That’s a fair question. Part of the answer is we don’t believe people could use it properly. The main reasons we find people ask are:
1) User curiosity:
Users just like to know this sort of trivia when they’re debugging. You see 6 threads in the VS threads window when debugging what you thought was a single-threaded app, and you want to know why. See Steve’s post about naming threads for the debugger. Unfortunately, the CLR doesn’t name the finalizer thread. (I’m told it’s for perf reasons, but I don’t understand…). I think the correct fix here is to make naming the finalizer thread work just like the rest of the thread-naming (and fix whatever perf problems came up before); not add a special debugger API to recognize it.
2) Work around for Bugs:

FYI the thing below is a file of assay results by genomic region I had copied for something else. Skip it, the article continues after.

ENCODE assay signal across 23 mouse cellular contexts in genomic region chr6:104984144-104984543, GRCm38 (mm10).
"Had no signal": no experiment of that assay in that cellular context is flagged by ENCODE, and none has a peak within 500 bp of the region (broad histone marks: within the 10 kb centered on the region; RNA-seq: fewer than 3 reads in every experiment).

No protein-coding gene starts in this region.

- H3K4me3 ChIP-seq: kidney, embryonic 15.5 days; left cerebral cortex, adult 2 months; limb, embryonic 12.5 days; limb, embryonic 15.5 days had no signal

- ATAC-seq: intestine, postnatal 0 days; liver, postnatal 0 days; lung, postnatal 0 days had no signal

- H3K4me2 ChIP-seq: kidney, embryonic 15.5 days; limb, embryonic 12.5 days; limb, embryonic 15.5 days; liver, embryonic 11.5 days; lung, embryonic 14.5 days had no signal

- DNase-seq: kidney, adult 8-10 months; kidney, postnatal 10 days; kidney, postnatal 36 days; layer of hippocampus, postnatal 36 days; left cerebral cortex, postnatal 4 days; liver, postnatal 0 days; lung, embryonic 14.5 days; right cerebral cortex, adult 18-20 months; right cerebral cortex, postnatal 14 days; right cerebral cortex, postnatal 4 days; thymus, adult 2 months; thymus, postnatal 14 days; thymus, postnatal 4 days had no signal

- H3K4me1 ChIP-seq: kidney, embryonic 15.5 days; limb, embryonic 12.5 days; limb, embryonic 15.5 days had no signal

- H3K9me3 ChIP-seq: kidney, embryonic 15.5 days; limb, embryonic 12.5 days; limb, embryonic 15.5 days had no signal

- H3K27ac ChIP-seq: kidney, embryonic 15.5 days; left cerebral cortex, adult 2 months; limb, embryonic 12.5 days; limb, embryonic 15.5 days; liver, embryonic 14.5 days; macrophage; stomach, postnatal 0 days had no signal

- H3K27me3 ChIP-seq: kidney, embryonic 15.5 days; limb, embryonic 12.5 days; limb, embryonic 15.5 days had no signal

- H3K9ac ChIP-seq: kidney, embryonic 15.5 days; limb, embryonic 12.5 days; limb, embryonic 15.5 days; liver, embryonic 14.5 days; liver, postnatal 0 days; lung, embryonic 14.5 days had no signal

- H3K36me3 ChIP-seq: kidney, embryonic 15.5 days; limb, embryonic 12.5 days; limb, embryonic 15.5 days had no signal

People hit a threading bug exposed by the finalizer thread and then want to be able to identify the finalizer thread to special case some behavior around the bug. Evil! The finalizer plays by the same rule as other threads, so threading bugs (whether in the debugger or a regular managed app). Thus threading bugs that happen to occur with the finalizer thread could very likely happen in other arrangements too.
Now empirically, the finalizer appears to behave differently than your main thread. The finalizer doesn’t actually show up in managed code until it runs finalizers, and that could happen at any random time. That’s because the managed debugger doesn’t see threads until they actually run managed code (see more trivia about ICorDebugThread). Since the main thread immediately runs your managed Main() function, this is not an issue.
However, other threads could behave the same way as the finalizer. In general, a native thread could enter managed code at anytime. In MC++, a thread may start off in the native portion of the app, and then happen to call a C++ compiled to IL and then become managed.
Yun Jin mentions other special theads in the CLR.